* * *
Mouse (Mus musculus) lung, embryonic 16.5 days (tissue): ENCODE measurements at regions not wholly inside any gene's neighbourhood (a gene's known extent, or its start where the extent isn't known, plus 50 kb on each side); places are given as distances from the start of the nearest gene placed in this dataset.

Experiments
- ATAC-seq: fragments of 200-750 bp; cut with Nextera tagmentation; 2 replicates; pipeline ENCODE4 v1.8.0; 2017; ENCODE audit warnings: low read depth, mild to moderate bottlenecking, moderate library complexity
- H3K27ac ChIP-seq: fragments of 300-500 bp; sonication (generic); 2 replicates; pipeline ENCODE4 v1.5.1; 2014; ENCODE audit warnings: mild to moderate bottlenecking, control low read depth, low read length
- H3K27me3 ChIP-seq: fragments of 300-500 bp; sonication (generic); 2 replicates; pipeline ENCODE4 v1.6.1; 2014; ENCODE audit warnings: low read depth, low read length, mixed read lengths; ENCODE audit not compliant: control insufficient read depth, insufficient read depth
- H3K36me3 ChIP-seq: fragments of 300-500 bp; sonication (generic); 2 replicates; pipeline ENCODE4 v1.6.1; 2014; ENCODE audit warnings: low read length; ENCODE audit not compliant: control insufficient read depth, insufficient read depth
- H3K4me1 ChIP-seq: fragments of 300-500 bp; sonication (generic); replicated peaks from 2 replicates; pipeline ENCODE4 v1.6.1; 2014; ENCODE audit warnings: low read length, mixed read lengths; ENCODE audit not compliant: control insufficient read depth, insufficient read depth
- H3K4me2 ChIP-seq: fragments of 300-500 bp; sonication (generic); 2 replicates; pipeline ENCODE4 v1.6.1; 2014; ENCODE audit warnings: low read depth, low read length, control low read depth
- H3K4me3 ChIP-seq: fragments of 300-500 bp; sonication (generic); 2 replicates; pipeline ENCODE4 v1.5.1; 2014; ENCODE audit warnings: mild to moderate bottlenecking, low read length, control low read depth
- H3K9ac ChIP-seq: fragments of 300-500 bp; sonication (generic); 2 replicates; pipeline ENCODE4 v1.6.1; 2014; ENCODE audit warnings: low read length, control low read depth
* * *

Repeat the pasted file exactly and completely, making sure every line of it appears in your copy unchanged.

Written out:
Mouse (Mus musculus) lung, embryonic 16.5 days (tissue): ENCODE measurements at regions not wholly inside any gene's neighbourhood (a gene's known extent, or its start where the extent isn't known, plus 50 kb on each side); places are given as distances from the start of the nearest gene placed in this dataset.

Experiments
- ATAC-seq: fragments of 200-750 bp; cut with Nextera tagmentation; 2 replicates; pipeline ENCODE4 v1.8.0; 2017; ENCODE audit warnings: low read depth, mild to moderate bottlenecking, moderate library complexity
- H3K27ac ChIP-seq: fragments of 300-500 bp; sonication (generic); 2 replicates; pipeline ENCODE4 v1.5.1; 2014; ENCODE audit warnings: mild to moderate bottlenecking, control low read depth, low read length
- H3K27me3 ChIP-seq: fragments of 300-500 bp; sonication (generic); 2 replicates; pipeline ENCODE4 v1.6.1; 2014; ENCODE audit warnings: low read depth, low read length, mixed read lengths; ENCODE audit not compliant: control insufficient read depth, insufficient read depth
- H3K36me3 ChIP-seq: fragments of 300-500 bp; sonication (generic); 2 replicates; pipeline ENCODE4 v1.6.1; 2014; ENCODE audit warnings: low read length; ENCODE audit not compliant: control insufficient read depth, insufficient read depth
- H3K4me1 ChIP-seq: fragments of 300-500 bp; sonication (generic); replicated peaks from 2 replicates; pipeline ENCODE4 v1.6.1; 2014; ENCODE audit warnings: low read length, mixed read lengths; ENCODE audit not compliant: control insufficient read depth, insufficient read depth
- H3K4me2 ChIP-seq: fragments of 300-500 bp; sonication (generic); 2 replicates; pipeline ENCODE4 v1.6.1; 2014; ENCODE audit warnings: low read depth, low read length, control low read depth
- H3K4me3 ChIP-seq: fragments of 300-500 bp; sonication (generic); 2 replicates; pipeline ENCODE4 v1.5.1; 2014; ENCODE audit warnings: mild to moderate bottlenecking, low read length, control low read depth
- H3K9ac ChIP-seq: fragments of 300-500 bp; sonication (generic); 2 replicates; pipeline ENCODE4 v1.6.1; 2014; ENCODE audit warnings: low read length, control low read depth